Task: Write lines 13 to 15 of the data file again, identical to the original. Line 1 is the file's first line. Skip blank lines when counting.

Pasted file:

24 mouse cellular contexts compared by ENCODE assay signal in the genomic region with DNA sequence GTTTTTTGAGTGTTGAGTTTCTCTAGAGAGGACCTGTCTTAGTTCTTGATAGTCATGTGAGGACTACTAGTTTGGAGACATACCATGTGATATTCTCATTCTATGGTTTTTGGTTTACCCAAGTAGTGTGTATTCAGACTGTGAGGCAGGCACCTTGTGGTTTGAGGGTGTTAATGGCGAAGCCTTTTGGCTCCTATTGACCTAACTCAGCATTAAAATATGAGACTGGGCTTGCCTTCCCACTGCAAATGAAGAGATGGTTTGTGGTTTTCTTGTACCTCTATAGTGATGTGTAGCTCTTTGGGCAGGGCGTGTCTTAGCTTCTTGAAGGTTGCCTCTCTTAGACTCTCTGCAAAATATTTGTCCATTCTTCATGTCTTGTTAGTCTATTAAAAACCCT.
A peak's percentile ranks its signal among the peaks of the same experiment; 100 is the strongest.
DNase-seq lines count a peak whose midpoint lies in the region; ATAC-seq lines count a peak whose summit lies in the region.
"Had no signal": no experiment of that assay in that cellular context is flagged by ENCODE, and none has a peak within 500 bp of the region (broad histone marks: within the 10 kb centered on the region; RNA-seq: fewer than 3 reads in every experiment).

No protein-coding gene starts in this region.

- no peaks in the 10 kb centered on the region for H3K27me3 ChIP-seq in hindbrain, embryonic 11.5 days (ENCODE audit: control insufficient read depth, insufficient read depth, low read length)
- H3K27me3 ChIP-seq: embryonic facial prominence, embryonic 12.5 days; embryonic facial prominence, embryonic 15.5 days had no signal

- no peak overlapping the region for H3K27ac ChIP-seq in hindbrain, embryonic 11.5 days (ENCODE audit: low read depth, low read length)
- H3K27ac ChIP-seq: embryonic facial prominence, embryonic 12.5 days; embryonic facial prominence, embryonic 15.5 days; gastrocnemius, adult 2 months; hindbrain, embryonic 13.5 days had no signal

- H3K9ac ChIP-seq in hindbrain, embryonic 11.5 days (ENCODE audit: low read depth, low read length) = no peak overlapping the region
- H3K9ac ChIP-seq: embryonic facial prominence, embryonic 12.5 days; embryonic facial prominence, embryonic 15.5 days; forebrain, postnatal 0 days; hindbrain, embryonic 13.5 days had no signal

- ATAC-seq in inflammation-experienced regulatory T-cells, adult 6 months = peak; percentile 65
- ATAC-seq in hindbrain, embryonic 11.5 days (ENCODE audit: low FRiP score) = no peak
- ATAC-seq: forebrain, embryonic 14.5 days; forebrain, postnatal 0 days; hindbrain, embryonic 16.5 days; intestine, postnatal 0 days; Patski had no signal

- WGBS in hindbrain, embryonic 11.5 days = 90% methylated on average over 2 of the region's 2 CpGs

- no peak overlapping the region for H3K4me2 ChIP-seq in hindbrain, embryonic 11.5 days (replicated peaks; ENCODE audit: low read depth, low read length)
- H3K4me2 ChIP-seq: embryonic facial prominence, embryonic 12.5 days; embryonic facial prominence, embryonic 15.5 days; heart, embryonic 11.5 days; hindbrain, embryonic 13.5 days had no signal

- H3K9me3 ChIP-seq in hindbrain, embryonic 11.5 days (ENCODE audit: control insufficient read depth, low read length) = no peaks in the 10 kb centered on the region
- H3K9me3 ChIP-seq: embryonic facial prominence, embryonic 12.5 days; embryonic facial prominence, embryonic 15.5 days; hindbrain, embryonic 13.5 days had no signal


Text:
- ATAC-seq in hindbrain, embryonic 11.5 days (ENCODE audit: low FRiP score) = no peak
- ATAC-seq: forebrain, embryonic 14.5 days; forebrain, postnatal 0 days; hindbrain, embryonic 16.5 days; intestine, postnatal 0 days; Patski had no signal

- WGBS in hindbrain, embryonic 11.5 days = 90% methylated on average over 2 of the region's 2 CpGs